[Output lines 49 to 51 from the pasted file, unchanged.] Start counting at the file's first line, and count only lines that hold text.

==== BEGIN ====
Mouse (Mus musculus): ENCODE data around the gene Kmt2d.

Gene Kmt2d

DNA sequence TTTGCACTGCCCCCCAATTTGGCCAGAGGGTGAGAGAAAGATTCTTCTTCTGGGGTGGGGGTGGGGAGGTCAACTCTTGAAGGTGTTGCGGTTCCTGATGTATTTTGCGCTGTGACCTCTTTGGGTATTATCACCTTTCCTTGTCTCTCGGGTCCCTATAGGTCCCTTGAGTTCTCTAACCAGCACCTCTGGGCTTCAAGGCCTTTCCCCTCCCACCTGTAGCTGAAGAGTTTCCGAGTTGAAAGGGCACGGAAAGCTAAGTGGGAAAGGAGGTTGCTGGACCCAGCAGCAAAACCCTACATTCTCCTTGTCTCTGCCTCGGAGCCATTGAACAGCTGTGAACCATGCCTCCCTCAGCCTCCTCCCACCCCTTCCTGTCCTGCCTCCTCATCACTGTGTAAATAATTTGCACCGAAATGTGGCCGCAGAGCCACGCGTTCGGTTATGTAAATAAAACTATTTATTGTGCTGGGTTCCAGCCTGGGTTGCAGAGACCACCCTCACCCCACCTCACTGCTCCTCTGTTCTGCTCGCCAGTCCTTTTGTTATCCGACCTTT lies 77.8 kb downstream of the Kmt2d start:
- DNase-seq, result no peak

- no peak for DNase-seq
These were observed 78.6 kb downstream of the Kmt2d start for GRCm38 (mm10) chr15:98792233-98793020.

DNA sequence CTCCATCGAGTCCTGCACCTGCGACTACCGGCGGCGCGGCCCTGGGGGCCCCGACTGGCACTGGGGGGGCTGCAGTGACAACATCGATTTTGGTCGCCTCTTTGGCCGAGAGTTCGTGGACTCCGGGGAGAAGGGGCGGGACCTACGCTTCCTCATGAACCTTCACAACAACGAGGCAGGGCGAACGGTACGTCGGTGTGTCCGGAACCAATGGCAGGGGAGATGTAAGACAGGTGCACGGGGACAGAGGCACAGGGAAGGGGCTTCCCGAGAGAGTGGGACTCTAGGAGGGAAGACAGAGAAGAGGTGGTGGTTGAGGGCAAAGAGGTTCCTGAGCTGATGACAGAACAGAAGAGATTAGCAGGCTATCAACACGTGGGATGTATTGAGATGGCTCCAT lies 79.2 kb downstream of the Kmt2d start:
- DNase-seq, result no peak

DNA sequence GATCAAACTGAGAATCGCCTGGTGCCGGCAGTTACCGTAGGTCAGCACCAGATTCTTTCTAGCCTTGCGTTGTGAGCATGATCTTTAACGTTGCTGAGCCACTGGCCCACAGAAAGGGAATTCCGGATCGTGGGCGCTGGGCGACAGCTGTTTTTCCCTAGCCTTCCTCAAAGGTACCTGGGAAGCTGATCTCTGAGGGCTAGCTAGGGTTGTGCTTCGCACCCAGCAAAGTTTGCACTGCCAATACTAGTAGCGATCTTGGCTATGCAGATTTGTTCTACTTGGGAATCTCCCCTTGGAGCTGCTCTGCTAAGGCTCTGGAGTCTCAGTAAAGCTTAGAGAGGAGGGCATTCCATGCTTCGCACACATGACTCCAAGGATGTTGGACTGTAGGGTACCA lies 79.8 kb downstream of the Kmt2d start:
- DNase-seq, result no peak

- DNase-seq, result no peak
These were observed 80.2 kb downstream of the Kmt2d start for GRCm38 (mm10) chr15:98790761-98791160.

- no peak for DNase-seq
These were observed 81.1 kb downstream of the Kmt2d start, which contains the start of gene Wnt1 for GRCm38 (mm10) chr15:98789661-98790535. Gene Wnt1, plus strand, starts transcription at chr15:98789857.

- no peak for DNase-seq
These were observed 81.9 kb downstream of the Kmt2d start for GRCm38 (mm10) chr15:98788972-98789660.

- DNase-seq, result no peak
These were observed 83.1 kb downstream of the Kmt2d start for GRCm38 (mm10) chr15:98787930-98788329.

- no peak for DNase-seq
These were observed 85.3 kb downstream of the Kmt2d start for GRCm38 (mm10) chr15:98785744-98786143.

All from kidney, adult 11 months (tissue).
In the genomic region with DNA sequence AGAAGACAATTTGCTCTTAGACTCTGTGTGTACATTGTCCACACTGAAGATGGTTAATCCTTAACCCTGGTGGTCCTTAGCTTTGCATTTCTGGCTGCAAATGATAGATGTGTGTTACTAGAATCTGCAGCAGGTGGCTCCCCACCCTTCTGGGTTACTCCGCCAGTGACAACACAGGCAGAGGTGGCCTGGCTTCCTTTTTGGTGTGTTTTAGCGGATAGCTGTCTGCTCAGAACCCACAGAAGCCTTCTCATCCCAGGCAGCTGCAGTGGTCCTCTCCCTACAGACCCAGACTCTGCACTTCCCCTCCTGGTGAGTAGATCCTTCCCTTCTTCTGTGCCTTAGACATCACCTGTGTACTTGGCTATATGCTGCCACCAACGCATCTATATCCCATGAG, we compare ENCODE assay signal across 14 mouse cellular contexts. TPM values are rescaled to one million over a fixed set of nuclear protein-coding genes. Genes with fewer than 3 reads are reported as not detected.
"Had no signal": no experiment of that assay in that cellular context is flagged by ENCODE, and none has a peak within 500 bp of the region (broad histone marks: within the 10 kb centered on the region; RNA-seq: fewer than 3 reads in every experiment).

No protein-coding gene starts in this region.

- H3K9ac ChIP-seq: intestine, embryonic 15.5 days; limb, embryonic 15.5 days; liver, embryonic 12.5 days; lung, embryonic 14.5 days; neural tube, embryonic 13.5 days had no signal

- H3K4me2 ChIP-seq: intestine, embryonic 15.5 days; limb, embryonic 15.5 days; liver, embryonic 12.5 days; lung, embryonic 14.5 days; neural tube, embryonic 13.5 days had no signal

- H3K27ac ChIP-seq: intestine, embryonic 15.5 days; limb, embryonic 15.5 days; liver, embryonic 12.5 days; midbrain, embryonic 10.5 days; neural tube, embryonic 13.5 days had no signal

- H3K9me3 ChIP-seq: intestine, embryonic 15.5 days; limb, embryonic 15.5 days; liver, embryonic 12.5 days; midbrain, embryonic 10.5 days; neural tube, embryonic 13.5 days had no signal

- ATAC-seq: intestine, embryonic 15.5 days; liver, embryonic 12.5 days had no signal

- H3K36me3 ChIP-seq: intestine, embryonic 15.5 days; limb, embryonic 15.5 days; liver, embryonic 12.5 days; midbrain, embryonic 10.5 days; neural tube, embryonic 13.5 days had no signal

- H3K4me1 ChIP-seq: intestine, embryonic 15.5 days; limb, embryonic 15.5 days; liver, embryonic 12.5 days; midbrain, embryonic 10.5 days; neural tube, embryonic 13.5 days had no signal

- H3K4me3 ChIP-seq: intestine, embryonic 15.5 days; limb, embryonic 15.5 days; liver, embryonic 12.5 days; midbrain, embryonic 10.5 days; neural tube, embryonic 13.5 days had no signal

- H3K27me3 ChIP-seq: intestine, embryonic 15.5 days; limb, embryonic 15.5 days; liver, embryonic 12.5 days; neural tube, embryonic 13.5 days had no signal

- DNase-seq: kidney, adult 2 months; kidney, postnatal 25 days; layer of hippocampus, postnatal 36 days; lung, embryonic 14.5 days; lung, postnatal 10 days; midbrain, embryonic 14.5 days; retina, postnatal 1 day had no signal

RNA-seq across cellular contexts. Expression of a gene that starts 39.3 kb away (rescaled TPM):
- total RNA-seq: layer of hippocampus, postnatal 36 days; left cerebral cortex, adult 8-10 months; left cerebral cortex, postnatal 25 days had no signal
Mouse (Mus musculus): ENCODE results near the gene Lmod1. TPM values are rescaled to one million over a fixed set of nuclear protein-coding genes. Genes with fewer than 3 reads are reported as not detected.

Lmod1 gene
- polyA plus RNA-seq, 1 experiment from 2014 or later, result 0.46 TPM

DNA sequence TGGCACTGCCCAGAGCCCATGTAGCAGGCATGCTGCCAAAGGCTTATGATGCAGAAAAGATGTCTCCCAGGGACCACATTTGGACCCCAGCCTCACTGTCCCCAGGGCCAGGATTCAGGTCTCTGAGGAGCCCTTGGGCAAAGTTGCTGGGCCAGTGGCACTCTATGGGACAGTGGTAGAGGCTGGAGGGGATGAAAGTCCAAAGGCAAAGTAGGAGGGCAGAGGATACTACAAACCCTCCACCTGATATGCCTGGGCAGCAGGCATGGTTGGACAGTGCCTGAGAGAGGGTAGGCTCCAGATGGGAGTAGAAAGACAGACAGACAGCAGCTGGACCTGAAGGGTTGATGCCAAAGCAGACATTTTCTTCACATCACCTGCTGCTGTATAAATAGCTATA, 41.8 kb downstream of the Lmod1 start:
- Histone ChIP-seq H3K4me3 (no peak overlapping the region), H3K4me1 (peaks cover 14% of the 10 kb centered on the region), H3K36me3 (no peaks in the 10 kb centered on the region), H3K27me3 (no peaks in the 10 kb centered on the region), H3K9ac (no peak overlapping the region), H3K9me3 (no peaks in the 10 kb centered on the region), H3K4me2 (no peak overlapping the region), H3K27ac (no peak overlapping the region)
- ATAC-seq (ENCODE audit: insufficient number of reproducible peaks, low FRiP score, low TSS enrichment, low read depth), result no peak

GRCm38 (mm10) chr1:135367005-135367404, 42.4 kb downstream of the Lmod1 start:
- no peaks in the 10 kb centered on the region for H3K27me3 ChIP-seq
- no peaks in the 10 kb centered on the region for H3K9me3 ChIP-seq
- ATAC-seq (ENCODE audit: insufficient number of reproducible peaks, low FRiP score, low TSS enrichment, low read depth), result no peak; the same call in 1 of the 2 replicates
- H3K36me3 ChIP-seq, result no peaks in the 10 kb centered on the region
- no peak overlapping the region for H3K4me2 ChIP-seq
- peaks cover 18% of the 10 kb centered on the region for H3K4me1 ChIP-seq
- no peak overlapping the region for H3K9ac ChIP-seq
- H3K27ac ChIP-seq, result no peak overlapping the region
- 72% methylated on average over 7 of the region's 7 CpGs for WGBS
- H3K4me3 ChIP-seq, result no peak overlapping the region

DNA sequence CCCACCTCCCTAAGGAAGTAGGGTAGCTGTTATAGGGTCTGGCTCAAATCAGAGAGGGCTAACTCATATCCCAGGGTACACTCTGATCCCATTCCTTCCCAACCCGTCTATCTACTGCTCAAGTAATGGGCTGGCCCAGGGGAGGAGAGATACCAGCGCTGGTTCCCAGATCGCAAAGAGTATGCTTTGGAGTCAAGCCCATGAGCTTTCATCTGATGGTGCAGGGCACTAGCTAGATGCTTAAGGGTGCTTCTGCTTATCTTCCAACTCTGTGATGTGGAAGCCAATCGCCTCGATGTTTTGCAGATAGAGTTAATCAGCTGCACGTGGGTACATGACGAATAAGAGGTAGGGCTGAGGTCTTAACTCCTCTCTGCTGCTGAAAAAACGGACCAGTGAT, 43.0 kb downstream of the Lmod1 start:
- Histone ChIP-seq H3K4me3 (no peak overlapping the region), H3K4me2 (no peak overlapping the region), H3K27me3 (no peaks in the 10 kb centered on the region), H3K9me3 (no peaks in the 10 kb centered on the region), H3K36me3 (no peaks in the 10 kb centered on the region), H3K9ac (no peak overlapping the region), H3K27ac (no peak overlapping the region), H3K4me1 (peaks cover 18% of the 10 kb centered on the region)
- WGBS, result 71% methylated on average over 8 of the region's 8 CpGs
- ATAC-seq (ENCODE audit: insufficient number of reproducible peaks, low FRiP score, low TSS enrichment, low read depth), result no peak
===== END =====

- peaks cover 18% of the 10 kb centered on the region for H3K4me1 ChIP-seq
- no peak overlapping the region for H3K9ac ChIP-seq
- H3K27ac ChIP-seq, result no peak overlapping the region